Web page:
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Kevin A. Lombard, Emmanuel Geoffriau, and Ellen Peffley

Direct spectrophotometric determination of quercetin content in onions (Allium cepa L.) was investigated as a possible alternative to high-performance liquid chromatography (HPLC) analysis. Quercetin content in five onion varieties was monitored at 362 nm and quantified using simple spectrophotometric and HPLC methods. HPLC revealed that 3,4'-Qdg and 4'-Qmg comprised up to 93% of total flavonol content detected in the studied varieties. These major quercetin conjugates combined (3,4'-Qdg + 4'-Qmg) and total flavonol conjugates quantified by HPLC correlated closely with spectrophotometer values. Correlation coefficients were 0.96 (P < 0.0001) for 3,4'-Qdg + 4'-Qmg and 0.97 (P < 0.0001) for total flavonol conjugates in onion. Simple spectrophotometric procedure proved to be a valid, efficient, and cost-effective method for the quantification of total quercetin in onion. Chemical names used: quercetin-3,4'-O-diglucoside (3,4'-Qdg); quercetin-4'-O-glucoside (4'-Qmg).

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Kevin A. Lombard, Emmanuel Geoffriau, and Ellen B. Peffley

Because of potential benefits on human health, the content of quercetin, the major flavonol found in onion (Allium cepa), could become a selection trait in breeding programs. Total flavonol concentration in onion was examined by spectrophotometric analysis at 374 nm in three long-day hybrid cultivars grown at three locations (Parma, Idaho; Grand Rapids, Mich; Elba, N.Y.), and in three shortday hybrid cultivars grown at one location in Georgia in three different fields. Mean total flavonol concentrations for long-day hybrids ranged from 176 to 232 mg·kg-1 (ppm) fresh weight and 110 to 173 mg·kg-1 fresh weight among short-day cultivars. No significant effect of location (state or field) was detected (P > 0.05). A significant (P > 0.05) cultivar by field interaction was detected in the short-day experiment, with the hybrid `Sweet Vidalia' showing significant differences among fields. Overall, our results suggest that quercetin content in onion, as expressed by the total flavonol content, does not vary depending on the growing origin, and therefore could be evaluated effectively in breeding or commercial material.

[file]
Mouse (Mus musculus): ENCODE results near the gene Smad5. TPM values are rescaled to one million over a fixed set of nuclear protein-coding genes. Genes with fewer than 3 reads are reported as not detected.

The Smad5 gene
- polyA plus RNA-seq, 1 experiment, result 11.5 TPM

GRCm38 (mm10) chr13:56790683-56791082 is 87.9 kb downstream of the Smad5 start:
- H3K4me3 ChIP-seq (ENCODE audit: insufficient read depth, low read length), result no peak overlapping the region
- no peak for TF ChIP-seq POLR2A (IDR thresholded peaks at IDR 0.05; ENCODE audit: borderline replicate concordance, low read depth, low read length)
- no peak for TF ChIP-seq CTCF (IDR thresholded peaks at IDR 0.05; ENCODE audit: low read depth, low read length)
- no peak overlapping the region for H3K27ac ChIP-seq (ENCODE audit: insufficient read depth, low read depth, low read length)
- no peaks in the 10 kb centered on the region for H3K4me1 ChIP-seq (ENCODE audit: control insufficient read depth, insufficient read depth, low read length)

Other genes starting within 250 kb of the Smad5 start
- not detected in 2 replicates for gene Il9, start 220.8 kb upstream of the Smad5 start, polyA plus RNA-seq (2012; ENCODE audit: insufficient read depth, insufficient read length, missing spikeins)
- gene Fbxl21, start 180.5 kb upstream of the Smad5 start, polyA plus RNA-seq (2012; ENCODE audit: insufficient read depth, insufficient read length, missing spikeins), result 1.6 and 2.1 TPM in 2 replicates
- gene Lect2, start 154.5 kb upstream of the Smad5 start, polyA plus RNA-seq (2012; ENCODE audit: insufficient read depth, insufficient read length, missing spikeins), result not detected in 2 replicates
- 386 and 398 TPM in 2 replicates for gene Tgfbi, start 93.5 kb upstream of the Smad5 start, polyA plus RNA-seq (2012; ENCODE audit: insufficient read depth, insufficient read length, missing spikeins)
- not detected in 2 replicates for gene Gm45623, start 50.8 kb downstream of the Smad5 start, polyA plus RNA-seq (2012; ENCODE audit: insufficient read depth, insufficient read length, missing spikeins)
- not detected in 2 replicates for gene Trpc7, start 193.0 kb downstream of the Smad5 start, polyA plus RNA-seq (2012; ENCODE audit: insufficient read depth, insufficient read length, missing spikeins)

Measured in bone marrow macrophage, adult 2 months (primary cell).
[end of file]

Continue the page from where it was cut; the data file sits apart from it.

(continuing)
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Kevin A. Lombard, Ellen Peffley, Leslie Thompson, Emmanuel Geoffriau, and Jay Morris

The flavonol quercetin has been reported as having many health benefits, including a reduction in the risk of developing cardiovascular disease, stroke, and some types of cancer. The overall content of quercetin in onion was examined in four yellow varieties (`Rio Rita', `RNX 10968', `Predator', and `Tamara') and one red variety purchased at a local grocery store. Each bulb was quartered, with one quarter saved as a control and the other three quarters subjected to three cooking treatments that simulated common domestic processing methods of preparing onion. The treatments included sautéing in sunflower oil for 5 minutes at 93 °C, baking for 15 min. at 176 °C, and boiling for 5 minutes in distilled water. Samples were frozen in liquid nitrogen, ground to a fine powder, blended with 80% EtOH, and filtered for quercetin extraction. The filtrate was then analyzed with a spectrophotometer (uv 374 nm). Quercetin concentrations were obtained in mg quercetin/kg fresh weight of tissue by regressing spectrophotometer readings onto a standard curve. Significant differences between varieties were found when examining fresh samples alone with the red variety containing the highest content of quercetin. Results of cooking showed that sautéing produced an overall 27% gain in quercetin concentration (significantly higher than the fresh control), baking produced an overall 4% gain in concentration (insignificant from the fresh control), while boiling produced an overall 18% loss in quercetin concentration (significantly lower than the fresh control).